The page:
A personal injury lawsuit provides someone that has been harmed, due to another person’s negligence, to get compensated for his or her injuries. Still, the injured party must show that the defendant was at-fault for the reported accident. (more…)
Claimants take part in, or work with their lawyers, during negotiations, in hopes of reaching an out-of-court decision. How should any one claimant approach that specific task, with the aim of getting the best possible settlement? (more…)
While a victim of medical malpractice can seek compensation, some states have put a cap on the level of that same compensation. Though it is not possible to put each in the same framework, but there are some guidelines that have to be considered when a medical malpractice case is filed. (more…)
A patient that has been displeased by a given physician’s attitude does not have grounds for a medical malpractice case. Certain elements must be present, before any former patient can file such a case. (more…)
Insurance companies are required by law to meet their obligations. Still, each company has the ability to limit the extent of those same obligations. The existence of an official paper, one that is known as a release, highlights the role of specific limiting factors. (more…)
When the insurance adjuster gets the file for a given claimant, that same adjuster looks at the claimant’s record. Has he or she been in other accidents? If so, did he or she submit a claim with the insurance company? (more…)
In most personal injury cases, the responsible party must have demonstrated some level of negligence. Still, there are some personal injury cases in which proof of negligence is not necessary. (more…)
When one person owns a car and drives the same automobile, then that same car owner needs to pay for the automobile insurance. So, what happens when several people share a vehicle? Who needs to provide coverage for any damage that is caused by an on-road incident? (more…)
The situation surrounding a given accident determines the amount of compensation that is awarded the claimant/plaintiff, as per an Injury Lawyer in Mississauga.
How does a claimant’s/plaintiff’s prior injury affect the value of a claim?
Was the defendant careless and neglectful? Did the defendant’s negligence cause the claimant/plaintiff to be injured? If the answer to both questions is “yes,” then the value of the claim increases.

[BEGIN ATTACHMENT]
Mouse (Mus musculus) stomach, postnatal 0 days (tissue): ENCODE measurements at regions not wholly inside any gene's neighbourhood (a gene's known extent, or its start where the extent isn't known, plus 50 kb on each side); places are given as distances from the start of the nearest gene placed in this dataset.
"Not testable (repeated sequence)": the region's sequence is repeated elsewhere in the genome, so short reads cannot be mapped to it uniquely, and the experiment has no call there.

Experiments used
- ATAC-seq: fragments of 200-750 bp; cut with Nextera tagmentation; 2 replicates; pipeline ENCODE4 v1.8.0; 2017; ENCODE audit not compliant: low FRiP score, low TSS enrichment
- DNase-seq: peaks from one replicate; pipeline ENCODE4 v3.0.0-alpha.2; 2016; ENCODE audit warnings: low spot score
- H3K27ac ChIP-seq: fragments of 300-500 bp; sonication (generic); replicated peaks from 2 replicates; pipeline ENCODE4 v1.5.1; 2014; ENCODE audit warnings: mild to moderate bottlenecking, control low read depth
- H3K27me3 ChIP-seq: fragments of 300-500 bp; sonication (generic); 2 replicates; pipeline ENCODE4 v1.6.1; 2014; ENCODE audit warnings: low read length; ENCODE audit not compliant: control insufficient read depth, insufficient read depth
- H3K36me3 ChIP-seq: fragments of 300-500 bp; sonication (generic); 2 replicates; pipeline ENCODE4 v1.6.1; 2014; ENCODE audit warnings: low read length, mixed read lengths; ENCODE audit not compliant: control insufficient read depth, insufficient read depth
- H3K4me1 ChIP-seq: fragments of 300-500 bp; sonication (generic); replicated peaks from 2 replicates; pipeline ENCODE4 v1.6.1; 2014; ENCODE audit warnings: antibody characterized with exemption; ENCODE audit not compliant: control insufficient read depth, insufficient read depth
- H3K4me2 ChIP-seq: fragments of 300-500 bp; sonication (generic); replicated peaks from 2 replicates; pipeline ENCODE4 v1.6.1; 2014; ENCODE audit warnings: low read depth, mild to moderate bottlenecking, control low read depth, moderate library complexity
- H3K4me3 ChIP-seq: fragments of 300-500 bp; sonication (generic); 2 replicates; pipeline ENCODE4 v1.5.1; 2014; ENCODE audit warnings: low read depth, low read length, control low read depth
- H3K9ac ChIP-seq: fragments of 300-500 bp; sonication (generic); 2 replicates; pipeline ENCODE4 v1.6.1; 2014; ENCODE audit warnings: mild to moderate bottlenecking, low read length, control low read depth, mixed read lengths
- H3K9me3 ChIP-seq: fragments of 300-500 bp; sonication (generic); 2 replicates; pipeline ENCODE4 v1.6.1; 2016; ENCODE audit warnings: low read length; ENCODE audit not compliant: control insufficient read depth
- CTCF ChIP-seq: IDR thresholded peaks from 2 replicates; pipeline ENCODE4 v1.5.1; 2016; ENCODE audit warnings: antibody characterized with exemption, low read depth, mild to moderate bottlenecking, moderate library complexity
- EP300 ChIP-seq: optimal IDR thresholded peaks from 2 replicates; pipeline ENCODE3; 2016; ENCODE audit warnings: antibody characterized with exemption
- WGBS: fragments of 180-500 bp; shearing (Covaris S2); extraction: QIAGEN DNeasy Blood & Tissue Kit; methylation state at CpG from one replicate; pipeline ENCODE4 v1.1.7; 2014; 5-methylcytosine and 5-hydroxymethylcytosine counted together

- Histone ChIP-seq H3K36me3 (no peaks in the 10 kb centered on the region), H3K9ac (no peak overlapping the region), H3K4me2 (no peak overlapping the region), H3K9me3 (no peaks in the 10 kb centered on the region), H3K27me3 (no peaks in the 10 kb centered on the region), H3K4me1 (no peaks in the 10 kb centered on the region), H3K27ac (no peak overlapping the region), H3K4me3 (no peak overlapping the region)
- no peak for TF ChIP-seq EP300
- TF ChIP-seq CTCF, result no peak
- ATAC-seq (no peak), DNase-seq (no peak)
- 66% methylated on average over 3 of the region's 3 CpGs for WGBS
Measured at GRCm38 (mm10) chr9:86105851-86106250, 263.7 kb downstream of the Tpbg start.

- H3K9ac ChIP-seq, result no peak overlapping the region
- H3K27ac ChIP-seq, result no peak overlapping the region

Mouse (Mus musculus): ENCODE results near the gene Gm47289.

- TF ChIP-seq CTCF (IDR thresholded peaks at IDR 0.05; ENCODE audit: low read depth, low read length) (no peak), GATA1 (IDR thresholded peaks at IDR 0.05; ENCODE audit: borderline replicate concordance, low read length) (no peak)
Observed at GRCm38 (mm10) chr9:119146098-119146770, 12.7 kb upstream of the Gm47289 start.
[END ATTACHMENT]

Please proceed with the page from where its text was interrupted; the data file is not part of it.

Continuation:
Is there a minimum or maximum amount for the compensation?
No, the compensation should be determined by the extent of the claimant’s/plaintiff’s loses. What were the medical expenses? What wages were lost? Did the victim suffer a permanent or disabling change?
What elements of a case can become grounds for a claim of pain and suffering?
Obviously, any physical pain qualifies as pain and suffering. In addition, any level of anguish, anxiety, worry, sleeplessness or emotional disturbance can be used as a reason for asking to be compensated for pain and suffering.
When should a claimant agree to settle?
Lawyers tell their clients to refuse any offer until all injured parties have reached the point of maximum medical improvement. Anytime that a claimant agrees to settle, he or she gets asked to sign a release. Once a release has been signed, the claimant can no longer ask for compensation, even if an old injury develops new symptoms.
Insurance companies encourage their claimants to accept an early settlement. That saves them from the need to cover any aggravation of an existing injury. That could include a reaction to a prescribed treatment.
What is subrogation?
That term refers to the treatment of a monetary obligation that a client’s lawyer owes to the client’s health insurance agency. That agency has covered the cost of the medical expenses that arose, due to a given accident’s occurrence. It expects to be repaid.
The client’s lawyer must work with the health insurance agency. The lawyer knows how much money the agency paid and how much money the client received. Using those 2 figures, the client’s attorney needs to handle the subrogation process.
The subrogation process creates a challenge to those that are handling a personal injury case. Lawyers have been trained to deal with that challenge. The unrepresented client has not received such training. That is one reason that it pays to retain an attorney. Another reason relates to the compensation. Claimants and plaintiffs that hope to get a large compensation should hire a lawyer. The lawyer’s experience allows for the presentation of a winning argument.
A winning argument works to counter the challenges from the disputing party. The ability to defeat those challenges helps to guarantee the granting of a fair compensation package. Failure to confront those same challenges means the loss of an anticipated compensation.